Hines, J (ed) 1997. The Anglo-Saxons from the Migration Period to the Eighth Century: an ethnographic perspective, Woodbridge: Boydell
Hinton, D A 1990. Archaeology, Economy and Society: England from the fifth to fifteenth century, London: Seaby
Hinton, D A 1999. ‘ “Closing” and the later Middle Ages’, Med Archaeol, 43, 172182
Hinton, D A 2005. Gold and Gilt, Pots and Pins: possessions and people in medieval Britain, Oxford: Oxford University Press
Holtzman, J 2002. ‘Politics and gastropolitics: gender and the power of food in two African pastoralist societies’, J Roy Anthropol Inst, 8, 259278
Hooke, D 1989. ‘Pre-conquest woodland: its distribution and usage’, Agri Hist Rev, 37 (2), 113129
Hooke, D 1998. The Landscape of Anglo-Saxon England, Leicester: Leicester University Press
Hough, C 2001. ‘Place-name evidence for an Anglo-Saxon animal name: OE *pohha/*pocca fallow deer’, Anglo-Saxon Engl, 30, 114
Hough, C 2008. ‘Deer in Sussex place-names’, Antiq J, 88, 4347
Johnson, M H 1996. The Archaeology of Capitalism, Oxford: Blackwell
Kent, S (ed) 1989. Farmers as Hunters: the implications of sedentism, Cambridge: Cambridge University Press
Kessinger, K M 1989. ‘Hunting and male domination in Cashinahua society’, in Kent (ed) 1989, 18–26
Lee, C 2007. Feasting the Dead: food and drink in Anglo-Saxon burial rituals, Woodbridge: Boydell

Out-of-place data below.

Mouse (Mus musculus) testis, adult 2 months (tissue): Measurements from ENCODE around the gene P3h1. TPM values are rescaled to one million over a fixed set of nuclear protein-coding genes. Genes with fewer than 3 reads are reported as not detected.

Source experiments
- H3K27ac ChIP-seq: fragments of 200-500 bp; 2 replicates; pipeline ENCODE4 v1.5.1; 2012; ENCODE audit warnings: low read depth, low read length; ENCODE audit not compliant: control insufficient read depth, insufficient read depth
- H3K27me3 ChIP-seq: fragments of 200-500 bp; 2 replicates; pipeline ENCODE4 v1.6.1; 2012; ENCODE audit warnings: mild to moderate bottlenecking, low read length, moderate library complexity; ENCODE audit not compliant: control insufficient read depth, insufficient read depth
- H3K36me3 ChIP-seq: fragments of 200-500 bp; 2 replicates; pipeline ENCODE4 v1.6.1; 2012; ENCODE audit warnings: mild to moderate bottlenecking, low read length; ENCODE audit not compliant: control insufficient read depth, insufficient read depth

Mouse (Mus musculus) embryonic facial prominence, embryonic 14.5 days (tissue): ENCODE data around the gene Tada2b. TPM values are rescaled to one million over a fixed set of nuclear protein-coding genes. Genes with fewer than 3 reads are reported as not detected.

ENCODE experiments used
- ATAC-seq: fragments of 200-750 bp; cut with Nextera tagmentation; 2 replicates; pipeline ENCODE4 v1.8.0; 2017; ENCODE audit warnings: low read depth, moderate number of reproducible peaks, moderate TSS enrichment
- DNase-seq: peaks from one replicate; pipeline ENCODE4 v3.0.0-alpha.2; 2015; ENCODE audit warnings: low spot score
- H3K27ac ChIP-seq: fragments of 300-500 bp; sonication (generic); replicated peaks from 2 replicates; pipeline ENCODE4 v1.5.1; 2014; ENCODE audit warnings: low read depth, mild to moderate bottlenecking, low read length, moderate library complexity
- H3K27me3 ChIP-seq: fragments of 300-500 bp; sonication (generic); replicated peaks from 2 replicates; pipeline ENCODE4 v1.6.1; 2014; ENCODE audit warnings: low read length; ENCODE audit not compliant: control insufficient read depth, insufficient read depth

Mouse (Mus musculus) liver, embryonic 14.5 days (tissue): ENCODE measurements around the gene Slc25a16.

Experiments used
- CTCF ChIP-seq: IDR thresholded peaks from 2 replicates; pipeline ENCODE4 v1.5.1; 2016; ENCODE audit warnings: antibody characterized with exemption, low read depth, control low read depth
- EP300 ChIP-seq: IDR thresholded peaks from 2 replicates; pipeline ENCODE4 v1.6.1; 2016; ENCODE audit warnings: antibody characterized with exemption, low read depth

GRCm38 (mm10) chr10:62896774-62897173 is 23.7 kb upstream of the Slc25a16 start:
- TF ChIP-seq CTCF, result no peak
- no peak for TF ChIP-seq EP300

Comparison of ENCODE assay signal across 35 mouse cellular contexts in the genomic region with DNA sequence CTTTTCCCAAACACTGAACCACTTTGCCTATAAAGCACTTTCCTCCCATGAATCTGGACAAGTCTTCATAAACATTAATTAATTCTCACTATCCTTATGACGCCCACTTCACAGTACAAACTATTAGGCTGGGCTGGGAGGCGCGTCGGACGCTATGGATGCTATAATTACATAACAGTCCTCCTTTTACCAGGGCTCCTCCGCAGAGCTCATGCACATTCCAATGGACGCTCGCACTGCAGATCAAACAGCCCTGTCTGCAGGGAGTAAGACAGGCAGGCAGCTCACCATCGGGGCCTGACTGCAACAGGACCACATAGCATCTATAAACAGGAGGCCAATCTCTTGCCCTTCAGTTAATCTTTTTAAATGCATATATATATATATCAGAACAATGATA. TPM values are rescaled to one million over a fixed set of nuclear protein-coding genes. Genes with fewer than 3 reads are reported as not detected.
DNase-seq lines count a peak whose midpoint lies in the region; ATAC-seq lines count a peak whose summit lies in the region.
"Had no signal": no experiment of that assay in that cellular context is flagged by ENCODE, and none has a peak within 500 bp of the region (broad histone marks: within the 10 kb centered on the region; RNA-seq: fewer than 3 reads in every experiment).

Lemanski, S J 2005. ‘The Rectitudines Singularum Personarum: Anglo-Saxon landscapes in transition’, unpublished MA thesis, University of Akron, Ohio
Liddiard, R 2003. ‘The deer parks of Domesday Book’, Landscape, 4 (1), 423
Lokuruka, M N I 2006. ‘Meat is the meal and status is by meat: recognition of rank, wealth and respect through meat in Turkana culture’, Food and Foodways, 14, 201229
Loveluck, C 2001. ‘Wealth, waste and conspicuous consumption. Flixborough and its importance for mid- and late-Saxon settlement studies’ (eds H Hamerow and A MacGregor), 78130, Oxford: Oxbow
Magennis, H 1996. Images of Community in Old English Poetry, Cambridge: Cambridge University Press
Magennis, H 1999. Anglo-Saxon Appetites: food and drink and their consumption in Old English and related literature, Dublin: Four Courts Press
Marvin, W P 2006. Hunting Law and Ritual in Medieval English Literature, Cambridge: D S Brewer
McCormick, F 2002. ‘The distribution of meat in a hierarchical society: the Irish evidence’, in Consuming Passions and Patterns of Consumption (eds P Miracle and N Milner), 2532, Cambridge: McDonald Institute for Archaeological Research
Meaney, A L 1981. Anglo-Saxon Amulets and Curing Stones, BAR Brit Ser 96, Oxford: Archaeopress
Meaney, A L 2000. ‘The hunted and the hunters: British mammals in Old English poetry’, Anglo-Saxon Stud Archaeol Hist, 11, 95105
Mew, K 2001. ‘The dynamics of lordship and landscape as revealed in a Domesday study of the Nova Foresta’, Anglo-Norman Stud, 23, 155166
Murphy, R 1988. Social Closure: the theory of monopolization and exclusion, Oxford: Clarendon Press
O’Shea, J 1989. ‘The role of wild resources in small-scale agricultural systems: tales from the Lakes and the Plains’, in Bad Year Economics: cultural responses to risk and uncertainty (eds P Halstead and J O’Shea), 5767, Cambridge: Cambridge University Press
Owen-Crocker, G R 1986. Dress in Anglo-Saxon England, Manchester: Manchester University Press
Owen-Crocker, G R, Wetherell, C Smith, R 2004. Dress in Anglo-Saxon England, Woodbridge: Boydell